Then, this summer I moved into an apartment across the street from the store, and I began visiting much more frequently and trying a lot of new things. Well, really I only got as far as the biscuit aisle and have gotten hooked. I started with the Jaffa Cakes and Jammie Dodgers, but was still skeptical of the Digestive. Then I somehow stumbled upon an article about Custard Creams online a few months back, and ended up at your website.
I have always liked tea, although it is a bit sacreligious in the coffee-obsessed Pacific Northwest part of the country, where I live now. I have to confess though, that until recently I mostly drank herbal "tea", not realizing how good proper tea could be. Everyone I had ever known brewed their tea the same way - by plopping a couple tea bags into a pot and just letting it sit there forever, resulting in bitter, stewed tea. I have since learned the error of my ways (thanks to encouragement from your website and book) and now drink loads of proper tea (with milk and one sugar). I have even procured some PG Tips, which certainly is better than any American brands of tea I've tried. I've become such a tea fanatic I've even bought myself an electric kettle (brilliant! why doesn't everyone else have these?) and my friends and family think I'm crazy.
I've learned to love the digestive, of course. It's the perfect companion to tea! The selection at World Market is varied and unpredictable, but they always have plain and milk chocolate McVitie's digestives, as well as Crawford's Bourbons and Custard Creams (yummy), plus usually Penguins and Cadbury Fingers. Occasionally they will have Gingernuts, Fruit Shortcake, Garibaldis, McVitie's Chocolate Caramel, etc. I recently picked up a packet of Plain Chocolate digestives, which only make occasional appearances on the shelves. My favorite biscuit though has to be the Hob Nob. Until recently I had only tried the Milk Chocolate, but I spied the plain ones on the shelf the other day, and my are they delicious. I prefer to eat the less chocolatey-sweet biscuits at work, as too much sugar makes it hard to type straight.
I have to say that as much of a fan of Cadbury's chocolate I am, I don't like their biscuits. Too sugary for me, and not in a good way. Don't get me wrong, I like my sweets, but Cadbury's biscuits make me feel like I'm just eating spoonfuls of sugar.
This is turning into quite a long message, but I just have one more thing to add:
Regarding fruitcake in the States - I saw an expat reader of yours mention that she had noticed a certain negative attitute towards fruitcake over here. That is certainly true. Fruitcake is legendary for being an horrifically dense, overly sweet dessert that little old ladies bake and give away as Christmas gifts. The story goes that when you receive a fruitcake as a gift, you should not eat it, but rather try to pawn it off as a gift to someone else - or failing that, stick it in the back of the cupboard until next year, when you dust it off and try to give it away again. I don't know anyone that actually eats fruitcake, except for possibly some little old ladies. I may have tried some at my grandmother's house as a child, but I don't really remember. However, I did try some at a fancy tea party that I attended at a fancy hotel last Christmas, and found that it had a very strong brandy flavor, which does not appeal to me at all, and decided to avoid it in the future. Your rhapsodizing about the perfect fruitcake might make me reconsider, though, and attempt to bake my own this Christmas. Maybe.
That's all for now. Keep up the good work!
|Nicey replies: You seem to making very good progress towards a completely well balanced tea and biscuits outlook. The fruit cake will come in time. Ours is a very tasty and relatively light recipe not like those dark tarry masses that appear to have given it such a bad reputation in the US. I would have tough the Pacific North West is probably ideal fruit cake territory, providing it doesn't attract bears.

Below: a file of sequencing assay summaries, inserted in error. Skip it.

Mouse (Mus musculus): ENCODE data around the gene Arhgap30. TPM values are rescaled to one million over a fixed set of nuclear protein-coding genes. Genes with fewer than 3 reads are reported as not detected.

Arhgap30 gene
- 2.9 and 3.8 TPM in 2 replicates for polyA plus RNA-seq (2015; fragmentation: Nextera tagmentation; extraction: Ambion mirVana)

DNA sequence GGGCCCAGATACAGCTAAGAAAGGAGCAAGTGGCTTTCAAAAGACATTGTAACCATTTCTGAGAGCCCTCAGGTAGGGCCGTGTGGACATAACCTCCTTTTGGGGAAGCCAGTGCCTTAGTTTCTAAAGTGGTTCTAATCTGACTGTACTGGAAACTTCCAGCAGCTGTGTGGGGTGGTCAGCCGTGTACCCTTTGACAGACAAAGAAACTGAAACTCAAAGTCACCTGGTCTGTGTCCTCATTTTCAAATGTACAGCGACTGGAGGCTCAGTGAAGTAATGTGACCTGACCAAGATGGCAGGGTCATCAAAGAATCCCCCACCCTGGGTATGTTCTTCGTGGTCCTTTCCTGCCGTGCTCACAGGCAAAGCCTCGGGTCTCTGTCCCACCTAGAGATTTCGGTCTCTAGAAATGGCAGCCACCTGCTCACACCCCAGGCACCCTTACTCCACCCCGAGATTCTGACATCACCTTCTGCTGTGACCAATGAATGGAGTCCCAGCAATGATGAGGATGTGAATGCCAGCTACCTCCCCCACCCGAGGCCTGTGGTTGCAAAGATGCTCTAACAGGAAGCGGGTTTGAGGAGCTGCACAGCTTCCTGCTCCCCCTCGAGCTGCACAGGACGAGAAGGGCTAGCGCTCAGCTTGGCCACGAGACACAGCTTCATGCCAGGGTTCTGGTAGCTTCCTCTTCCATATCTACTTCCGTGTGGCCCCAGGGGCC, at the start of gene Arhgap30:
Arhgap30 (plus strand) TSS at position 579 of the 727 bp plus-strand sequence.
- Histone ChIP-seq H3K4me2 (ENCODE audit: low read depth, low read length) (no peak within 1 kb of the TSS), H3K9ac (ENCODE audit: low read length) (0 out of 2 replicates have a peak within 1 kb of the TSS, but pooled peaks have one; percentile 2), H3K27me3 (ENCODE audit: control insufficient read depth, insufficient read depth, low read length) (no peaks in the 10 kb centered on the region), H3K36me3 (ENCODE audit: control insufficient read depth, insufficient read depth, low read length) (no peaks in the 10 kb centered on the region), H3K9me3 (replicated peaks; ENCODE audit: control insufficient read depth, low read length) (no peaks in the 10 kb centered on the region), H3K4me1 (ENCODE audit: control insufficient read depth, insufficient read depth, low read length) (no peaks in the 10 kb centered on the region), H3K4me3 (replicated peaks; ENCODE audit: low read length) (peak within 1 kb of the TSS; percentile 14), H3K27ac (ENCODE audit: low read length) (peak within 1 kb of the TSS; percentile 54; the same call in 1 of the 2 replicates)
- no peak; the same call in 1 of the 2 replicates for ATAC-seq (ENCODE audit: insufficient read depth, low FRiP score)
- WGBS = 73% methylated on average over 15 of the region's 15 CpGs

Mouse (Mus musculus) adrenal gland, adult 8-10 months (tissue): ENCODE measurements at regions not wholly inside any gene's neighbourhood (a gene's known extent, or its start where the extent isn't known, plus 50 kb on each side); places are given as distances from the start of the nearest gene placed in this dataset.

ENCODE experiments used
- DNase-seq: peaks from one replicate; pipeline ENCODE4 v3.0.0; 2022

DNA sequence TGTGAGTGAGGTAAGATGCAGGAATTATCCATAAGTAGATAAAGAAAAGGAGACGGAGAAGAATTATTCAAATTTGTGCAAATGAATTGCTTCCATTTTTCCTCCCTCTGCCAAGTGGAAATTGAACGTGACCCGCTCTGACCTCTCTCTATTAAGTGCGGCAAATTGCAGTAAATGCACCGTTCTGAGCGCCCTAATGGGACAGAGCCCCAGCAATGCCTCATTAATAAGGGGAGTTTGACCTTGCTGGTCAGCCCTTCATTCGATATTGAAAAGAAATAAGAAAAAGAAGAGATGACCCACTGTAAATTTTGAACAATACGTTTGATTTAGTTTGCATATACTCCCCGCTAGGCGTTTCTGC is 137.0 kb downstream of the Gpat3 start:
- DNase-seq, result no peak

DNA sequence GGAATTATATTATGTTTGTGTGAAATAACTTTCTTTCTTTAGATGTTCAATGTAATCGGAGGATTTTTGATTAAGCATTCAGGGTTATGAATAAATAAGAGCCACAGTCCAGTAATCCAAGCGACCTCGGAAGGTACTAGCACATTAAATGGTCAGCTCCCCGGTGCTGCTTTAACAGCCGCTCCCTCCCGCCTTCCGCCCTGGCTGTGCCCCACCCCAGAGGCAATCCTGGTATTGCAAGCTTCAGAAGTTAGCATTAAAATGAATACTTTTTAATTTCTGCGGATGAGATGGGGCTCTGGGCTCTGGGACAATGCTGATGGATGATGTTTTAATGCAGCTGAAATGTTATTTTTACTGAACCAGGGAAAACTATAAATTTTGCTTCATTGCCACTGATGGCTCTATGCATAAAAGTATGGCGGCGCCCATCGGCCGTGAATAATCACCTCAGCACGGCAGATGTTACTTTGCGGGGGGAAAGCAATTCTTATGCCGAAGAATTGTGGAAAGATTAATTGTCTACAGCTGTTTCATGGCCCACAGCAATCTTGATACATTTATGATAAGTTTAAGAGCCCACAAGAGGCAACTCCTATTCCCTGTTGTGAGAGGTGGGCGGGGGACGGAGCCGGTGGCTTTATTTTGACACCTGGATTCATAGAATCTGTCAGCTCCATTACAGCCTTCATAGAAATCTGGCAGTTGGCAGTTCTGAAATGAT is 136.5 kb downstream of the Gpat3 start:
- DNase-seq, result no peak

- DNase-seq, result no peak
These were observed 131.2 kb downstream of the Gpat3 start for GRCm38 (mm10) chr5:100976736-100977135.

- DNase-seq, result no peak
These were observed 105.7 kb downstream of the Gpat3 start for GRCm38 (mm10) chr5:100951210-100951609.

As you might remember, we moved to Pennsylvania about four years ago. Managing only to return to England once a year, we therefore get a little homesick for certain British treats - marmite on toast, Seville Orange marmalade, REAL milk chocolate, and so on. Much of this homesickness is fended off by regular re-supplies provisioned by well-intentioned friends and relatives on transatlantic visits. However, when I saw your piece about the adventure of the fruitcake, the theme of British delectables in the USA bubbled unbidden to the surface. Since there was a camping trip to Williamsburg and Jamestown (Virginia) in the offing, we thought that bringing a bit of homemade fruitcake to the original colonies would be an appropriate way of extending that theme, and a whole lot better than bringing shop-bought fare.
The only way to do this was (of course) to use your recipe as a starting point. I doubled the cherry quota and included slivered almonds in the mixture, as well as some brandy along with the orange juice. It turned out very nicely, and since we were camping with another family of four with small children (also English), the cake was demolished within two days. Now, what I haven't mentioned (and this is something that even the hardiest NCOTAASD reader may not know) is that in the USA fruitcake is something of a national joke. It certainly seems that recipes for fruitcake were inherited during the period of colonial rule, and there are plenty of places in the USA where one can buy it. But somehow, along the way, it has come to be regarded as the ultimate in unwanted gifts, frequently re-packaged and handed on to the next 'unlucky' recipient, hardening all the way since no-one has heard of feeding such an aging masterpiece with brandy. The association with Christmas doesn't exist over here, so mention of 'Christmas cake' generally meets uncomprehendingly blank stares. I'm fairly sure there was no cake at the Boston Tea Party, so I wonder if you can shed any light on where our friends across the water went wrong.
Yours with thanks,
|Nicey replies: Hello Simon,
I'm very pleased to hear that you have built your own NCOTAASD fruit cake with some extra custom build to order features. Its also terrific news that you took it camping too. Wifey and I are filled with warm fuzzy cake, tea and sitting on the floor thoughts.
I think I once detected in an American sit-com a sideways jibe at the British and fruitcake, and just put it down to ignorance of the good things in life. I think that fruitcakes really became firmly established in the Victorian era. This was also around the time that baking powder and self raising flour came on the scene. Most recipes prior to that time are for fruited breads raised with yeast. So it would seem that the first British colonists had pre-dated this wave of Victorian baking. The emigrating Scots and the Irish were probably America's best hope of getting some decent fruitcake know how after that.
Certainly sounds like a subject worthy of further investigation.